In that case, a franchisor of a real estate brokerage system sued two real estate brokerage companies for anticompetitive business practices. After the trial ended in a mistrial, the parties began settlement negotiations. Eventually, all parties admitted in a settlement conference before the judge that they had reached an agreement and stated the general terms on the record. However, the agreement did not define specific terminology that might affect the parties’ obligations. Shortly after the conference, one of the defendants tried to withdraw from the agreement, arguing that it had never been written down, signed or finalized.

In a suit brought to enforce the agreement, the trial court held that the agreement reached at the settlement conference was enforceable because, among other things, the parties had reached agreement on all the key issues in the underlying dispute, and the parties had begun to act pursuant to the agreement, for example, by sending payment and publishing press releases – all of which was consistent with statements made to the court in the underlying dispute that the parties had reached a settlement. On appeal to the Eleventh Circuit, the Court focused on the parties’ statements to the court about reaching a settlement and held that the parties had agreed on all material terms. Even though several terms were left undefined at the court conference, that fact did “not undermine the crux of the agreement.” Furthermore, although the parties had not signed a written agreement, the Court held that “[t]he existence of a valid agreement is not diminished by the fact that the parties have yet to memorialize [it].”

When a court determines that the parties did not reach a binding agreement, some cases have applied equitable principles to determine whether a party reasonably relied on the settlement discussions to its detriment and was unfairly prejudiced thereby. Courts are hesitant to apply this principle and usually do so only when a party forgoes substantial rights in relying on its opponents’ representations. For example, courts have enforced an otherwise invalid agreement when a party executed written documents based on the settlement agreement and did not proceed to an immediately available trial or withdrew its pending appeal of a summary judgment order.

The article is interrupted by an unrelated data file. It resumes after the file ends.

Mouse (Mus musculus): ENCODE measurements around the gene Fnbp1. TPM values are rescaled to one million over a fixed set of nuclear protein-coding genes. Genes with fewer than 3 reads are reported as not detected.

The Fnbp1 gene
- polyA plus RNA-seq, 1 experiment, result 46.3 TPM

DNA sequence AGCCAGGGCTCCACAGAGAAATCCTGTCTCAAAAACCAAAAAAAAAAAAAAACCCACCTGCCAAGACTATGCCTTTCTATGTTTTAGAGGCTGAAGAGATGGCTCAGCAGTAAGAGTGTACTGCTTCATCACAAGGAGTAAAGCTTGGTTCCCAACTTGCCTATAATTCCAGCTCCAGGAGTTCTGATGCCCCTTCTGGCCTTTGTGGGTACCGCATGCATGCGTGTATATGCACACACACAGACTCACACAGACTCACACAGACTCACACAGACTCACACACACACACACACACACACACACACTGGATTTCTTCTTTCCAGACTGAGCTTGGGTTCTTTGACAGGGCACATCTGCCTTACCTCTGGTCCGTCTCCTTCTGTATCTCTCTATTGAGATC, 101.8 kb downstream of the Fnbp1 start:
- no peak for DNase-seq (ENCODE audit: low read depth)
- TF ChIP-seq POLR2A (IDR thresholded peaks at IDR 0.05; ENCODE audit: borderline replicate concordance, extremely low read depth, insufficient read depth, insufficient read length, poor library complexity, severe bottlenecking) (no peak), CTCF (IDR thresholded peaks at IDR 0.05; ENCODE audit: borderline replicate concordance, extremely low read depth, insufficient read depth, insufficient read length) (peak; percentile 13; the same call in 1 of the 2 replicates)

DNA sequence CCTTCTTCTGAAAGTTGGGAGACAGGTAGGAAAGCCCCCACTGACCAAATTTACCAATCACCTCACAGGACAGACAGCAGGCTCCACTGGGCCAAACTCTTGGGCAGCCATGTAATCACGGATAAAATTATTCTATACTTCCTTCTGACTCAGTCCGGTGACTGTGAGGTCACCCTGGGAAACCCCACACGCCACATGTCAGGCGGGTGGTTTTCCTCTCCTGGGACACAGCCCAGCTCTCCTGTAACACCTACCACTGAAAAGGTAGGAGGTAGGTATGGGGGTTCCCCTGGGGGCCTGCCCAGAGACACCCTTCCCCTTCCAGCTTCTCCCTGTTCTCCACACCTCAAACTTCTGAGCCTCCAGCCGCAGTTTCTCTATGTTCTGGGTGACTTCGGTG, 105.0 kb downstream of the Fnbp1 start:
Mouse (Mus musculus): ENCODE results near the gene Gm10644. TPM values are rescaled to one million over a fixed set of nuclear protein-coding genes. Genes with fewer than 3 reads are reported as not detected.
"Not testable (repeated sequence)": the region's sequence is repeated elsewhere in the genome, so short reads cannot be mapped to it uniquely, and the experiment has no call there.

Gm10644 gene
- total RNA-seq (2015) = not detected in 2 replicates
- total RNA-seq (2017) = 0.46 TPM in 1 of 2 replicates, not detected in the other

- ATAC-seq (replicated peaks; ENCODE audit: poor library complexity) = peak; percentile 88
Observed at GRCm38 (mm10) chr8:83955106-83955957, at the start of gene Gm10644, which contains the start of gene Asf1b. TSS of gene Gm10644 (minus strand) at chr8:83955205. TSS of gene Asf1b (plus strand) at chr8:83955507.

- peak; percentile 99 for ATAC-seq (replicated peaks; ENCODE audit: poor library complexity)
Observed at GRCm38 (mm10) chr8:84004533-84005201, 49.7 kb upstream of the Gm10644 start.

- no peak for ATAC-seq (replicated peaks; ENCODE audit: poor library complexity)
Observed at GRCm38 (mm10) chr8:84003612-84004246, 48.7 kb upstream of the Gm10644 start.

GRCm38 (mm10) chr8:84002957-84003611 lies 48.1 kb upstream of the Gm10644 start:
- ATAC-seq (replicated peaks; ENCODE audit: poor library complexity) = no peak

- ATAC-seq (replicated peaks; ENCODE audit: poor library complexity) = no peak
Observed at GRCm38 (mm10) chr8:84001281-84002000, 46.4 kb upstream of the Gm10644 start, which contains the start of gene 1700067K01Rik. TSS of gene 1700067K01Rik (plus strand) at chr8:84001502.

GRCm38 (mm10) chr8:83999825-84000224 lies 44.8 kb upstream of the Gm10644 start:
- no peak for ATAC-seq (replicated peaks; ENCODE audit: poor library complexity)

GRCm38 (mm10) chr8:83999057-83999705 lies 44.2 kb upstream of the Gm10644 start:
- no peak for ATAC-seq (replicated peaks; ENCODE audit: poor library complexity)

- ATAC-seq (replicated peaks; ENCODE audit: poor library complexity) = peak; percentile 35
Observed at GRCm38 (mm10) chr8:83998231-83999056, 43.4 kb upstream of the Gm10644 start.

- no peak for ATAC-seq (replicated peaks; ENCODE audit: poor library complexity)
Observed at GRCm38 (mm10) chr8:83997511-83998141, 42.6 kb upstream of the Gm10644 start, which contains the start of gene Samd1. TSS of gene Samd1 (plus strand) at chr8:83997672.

Settlement negotiations hold the promise of resolving an otherwise time-consuming and costly dispute but also present risks, as the cases discussed above suggest. Like other contracts, settlements should not be viewed as consummated and enforceable until they are fully executed by all parties. If a dispute is already in the midst of litigation, the agreement must also be approved by the court At times, parties begin taking actions in reliance on the settlement before an agreement has been fully executed or approved. In those instances, all involved need to be aware of the risk of yet another dispute—this time, over whether the settlement was genuine and final. 

Contributing Author

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Jonathan S. Sack

Jonathan S. Sack is a principal of Morvillo Abramowitz Grand Iason & Anello PC He formerly served as Chief of the Criminal Division, U.S. Attorney’s...

Additional Contributors: Ester Murdukhayeva